A court judgment handed down today could pave the way for asylum seekers fleeing to Europe to be able to finally realise their right to join their relatives in Britain.
Last week, judges ordered that three children and one adult who had been languishing in Calais were to be immediately allowed to travel to Britain to join their loved ones while their asylum claims were examined.
The four young Syrians arrived to emotional scenes in London last Thursday where they were able to be reunited with their families.
Today, in their full judgment, Judge Mark Ockelton and Mr Justice Bernard McCloskey called the Calais ‘jungle’ a ‘bleak and desolate place’ which was causing extreme mental distress to the youngsters at the heart of the case.
Like these young Syrians, many people in Calais are desperately trying to get to Britain in order to reunite with family members. However, bureaucratic failings mean that despite there being provision in EU regulations to happen safely and legally, in practice this is rarely possible.
Today the court noted that in practice people can be left suffering in the Calais ‘jungle’ for up to a year while they wait for the British Government to take responsibility for processing their claim.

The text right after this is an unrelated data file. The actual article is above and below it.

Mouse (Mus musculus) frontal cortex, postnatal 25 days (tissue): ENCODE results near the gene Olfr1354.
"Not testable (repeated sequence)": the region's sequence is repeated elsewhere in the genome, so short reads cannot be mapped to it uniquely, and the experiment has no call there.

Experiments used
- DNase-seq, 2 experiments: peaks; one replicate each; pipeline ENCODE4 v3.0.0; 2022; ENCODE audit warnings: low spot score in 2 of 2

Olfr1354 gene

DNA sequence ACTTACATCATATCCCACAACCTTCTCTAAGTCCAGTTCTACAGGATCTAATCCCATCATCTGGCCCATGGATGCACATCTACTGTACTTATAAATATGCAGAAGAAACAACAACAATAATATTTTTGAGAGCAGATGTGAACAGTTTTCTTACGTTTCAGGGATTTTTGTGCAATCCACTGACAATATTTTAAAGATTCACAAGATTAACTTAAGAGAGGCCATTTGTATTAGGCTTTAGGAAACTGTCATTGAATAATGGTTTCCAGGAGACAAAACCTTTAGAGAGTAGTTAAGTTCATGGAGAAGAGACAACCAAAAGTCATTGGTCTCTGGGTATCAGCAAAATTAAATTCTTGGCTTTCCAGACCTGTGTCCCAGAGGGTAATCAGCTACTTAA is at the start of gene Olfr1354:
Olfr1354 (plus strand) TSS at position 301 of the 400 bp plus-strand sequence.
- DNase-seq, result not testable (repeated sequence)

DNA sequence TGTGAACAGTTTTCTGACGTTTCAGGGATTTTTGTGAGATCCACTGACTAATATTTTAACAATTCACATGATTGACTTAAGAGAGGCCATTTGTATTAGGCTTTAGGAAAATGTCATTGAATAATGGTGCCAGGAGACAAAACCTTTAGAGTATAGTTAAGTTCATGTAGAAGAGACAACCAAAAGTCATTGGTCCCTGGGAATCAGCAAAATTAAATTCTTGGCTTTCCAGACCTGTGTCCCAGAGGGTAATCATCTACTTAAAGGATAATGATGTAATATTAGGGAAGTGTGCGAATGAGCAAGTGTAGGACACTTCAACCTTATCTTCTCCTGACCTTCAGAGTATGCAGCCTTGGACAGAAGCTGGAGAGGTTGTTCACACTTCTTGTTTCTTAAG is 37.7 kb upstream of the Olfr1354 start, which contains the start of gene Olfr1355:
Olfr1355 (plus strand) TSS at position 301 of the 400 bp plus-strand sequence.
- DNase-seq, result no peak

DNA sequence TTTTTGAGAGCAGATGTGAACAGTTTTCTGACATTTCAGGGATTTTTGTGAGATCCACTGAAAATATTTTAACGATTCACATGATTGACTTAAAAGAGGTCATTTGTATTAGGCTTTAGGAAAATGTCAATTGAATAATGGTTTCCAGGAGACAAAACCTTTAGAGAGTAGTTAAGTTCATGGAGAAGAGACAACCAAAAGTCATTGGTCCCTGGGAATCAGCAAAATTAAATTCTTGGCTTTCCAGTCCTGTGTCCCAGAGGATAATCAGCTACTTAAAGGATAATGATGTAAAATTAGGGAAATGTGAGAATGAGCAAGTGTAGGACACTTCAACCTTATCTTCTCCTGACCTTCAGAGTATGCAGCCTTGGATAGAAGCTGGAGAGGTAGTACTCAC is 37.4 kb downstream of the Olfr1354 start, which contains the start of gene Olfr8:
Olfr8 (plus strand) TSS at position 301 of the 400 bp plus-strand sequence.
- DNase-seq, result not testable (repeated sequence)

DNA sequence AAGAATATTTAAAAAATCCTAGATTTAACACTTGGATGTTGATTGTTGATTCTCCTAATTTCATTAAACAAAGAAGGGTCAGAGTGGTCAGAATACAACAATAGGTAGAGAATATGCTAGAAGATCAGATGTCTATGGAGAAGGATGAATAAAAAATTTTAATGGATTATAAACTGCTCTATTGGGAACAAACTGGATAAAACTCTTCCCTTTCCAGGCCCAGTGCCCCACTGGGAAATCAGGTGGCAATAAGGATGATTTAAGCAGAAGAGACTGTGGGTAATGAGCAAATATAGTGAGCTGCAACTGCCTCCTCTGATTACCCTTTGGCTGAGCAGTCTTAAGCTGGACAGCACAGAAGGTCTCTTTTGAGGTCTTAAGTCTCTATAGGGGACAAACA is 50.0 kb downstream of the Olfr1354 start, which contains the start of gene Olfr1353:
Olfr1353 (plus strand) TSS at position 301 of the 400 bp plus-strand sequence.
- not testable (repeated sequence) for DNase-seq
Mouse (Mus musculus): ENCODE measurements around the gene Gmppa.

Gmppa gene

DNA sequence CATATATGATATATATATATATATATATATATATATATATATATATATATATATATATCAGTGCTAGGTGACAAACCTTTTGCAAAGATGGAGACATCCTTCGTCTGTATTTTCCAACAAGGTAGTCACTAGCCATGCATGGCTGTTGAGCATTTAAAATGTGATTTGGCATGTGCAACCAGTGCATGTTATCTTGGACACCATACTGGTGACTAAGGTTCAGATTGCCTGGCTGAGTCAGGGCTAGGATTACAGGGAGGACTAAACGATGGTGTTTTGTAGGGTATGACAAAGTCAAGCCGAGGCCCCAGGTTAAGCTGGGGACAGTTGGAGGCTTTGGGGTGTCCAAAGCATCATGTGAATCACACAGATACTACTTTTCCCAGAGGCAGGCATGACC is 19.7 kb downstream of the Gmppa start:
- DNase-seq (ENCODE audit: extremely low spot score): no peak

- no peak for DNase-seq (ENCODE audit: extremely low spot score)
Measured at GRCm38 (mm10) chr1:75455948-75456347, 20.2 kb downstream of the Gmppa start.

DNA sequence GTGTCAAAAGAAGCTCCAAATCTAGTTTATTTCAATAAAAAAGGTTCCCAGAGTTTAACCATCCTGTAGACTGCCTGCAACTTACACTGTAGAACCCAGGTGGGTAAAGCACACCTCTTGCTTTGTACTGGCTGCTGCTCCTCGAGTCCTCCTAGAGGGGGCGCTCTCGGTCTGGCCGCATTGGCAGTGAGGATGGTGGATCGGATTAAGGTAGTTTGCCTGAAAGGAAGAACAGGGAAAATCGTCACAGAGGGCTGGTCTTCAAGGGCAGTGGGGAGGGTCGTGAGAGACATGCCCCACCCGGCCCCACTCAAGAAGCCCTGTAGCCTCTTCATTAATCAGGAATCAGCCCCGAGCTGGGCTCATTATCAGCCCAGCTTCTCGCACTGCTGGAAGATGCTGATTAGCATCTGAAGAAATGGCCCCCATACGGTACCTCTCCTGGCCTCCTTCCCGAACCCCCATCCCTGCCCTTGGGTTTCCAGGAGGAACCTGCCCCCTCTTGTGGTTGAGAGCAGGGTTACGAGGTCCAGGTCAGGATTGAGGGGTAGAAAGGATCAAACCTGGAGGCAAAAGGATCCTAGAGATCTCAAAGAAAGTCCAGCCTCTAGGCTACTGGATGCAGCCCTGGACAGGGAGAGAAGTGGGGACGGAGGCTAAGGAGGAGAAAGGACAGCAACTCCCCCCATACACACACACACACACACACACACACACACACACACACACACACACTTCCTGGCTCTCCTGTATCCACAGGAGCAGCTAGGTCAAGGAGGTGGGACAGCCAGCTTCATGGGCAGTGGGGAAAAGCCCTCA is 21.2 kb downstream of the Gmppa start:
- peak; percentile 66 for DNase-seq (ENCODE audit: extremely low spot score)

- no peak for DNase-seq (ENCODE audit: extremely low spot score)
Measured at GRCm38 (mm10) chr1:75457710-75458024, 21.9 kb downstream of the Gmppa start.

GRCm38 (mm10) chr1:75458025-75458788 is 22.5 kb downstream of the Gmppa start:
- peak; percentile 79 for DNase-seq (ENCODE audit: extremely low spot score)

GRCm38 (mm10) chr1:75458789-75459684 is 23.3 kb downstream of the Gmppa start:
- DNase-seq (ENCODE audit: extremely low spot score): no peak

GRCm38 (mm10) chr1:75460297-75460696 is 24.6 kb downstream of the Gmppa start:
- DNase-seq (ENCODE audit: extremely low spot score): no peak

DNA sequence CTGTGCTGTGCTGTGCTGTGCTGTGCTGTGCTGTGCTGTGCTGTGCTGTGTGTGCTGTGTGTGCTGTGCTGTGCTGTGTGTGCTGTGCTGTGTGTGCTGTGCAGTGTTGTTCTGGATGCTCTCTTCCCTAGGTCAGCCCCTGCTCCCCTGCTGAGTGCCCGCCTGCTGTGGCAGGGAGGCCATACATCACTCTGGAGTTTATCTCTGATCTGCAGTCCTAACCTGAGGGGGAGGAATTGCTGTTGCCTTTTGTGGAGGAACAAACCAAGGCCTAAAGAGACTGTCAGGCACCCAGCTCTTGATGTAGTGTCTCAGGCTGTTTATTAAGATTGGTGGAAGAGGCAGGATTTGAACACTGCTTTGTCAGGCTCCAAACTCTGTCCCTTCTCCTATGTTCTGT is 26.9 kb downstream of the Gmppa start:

The judges noted the Syrians’ ‘special circumstances’ which meant that such a long wait in the ‘jungle’ would have clear medical impacts on them. The court also ruled that leaving the Syrians in France would violate their right to family life.
The ruling could pave the way for other asylum seekers across Europe with relatives in Britain to finally be able to realise their right to join them. However, the Home Office has been granted permission to appeal.
Refugee Council Head of Advocacy Dr. Lisa Doyle said: “This landmark ruling shows that the European regulations designed to protect and reunite refugees with their families have been failing them.
“Instead of wasting public money fighting this judgment in the courts, the Government should be investing all of its energies in making sure that the system works effectively to safely and quickly reunite refugees with their loved ones.
“Everyone has the right to live in safety with their family. The Government should ensure that no one has to suffer in the same way these children have.”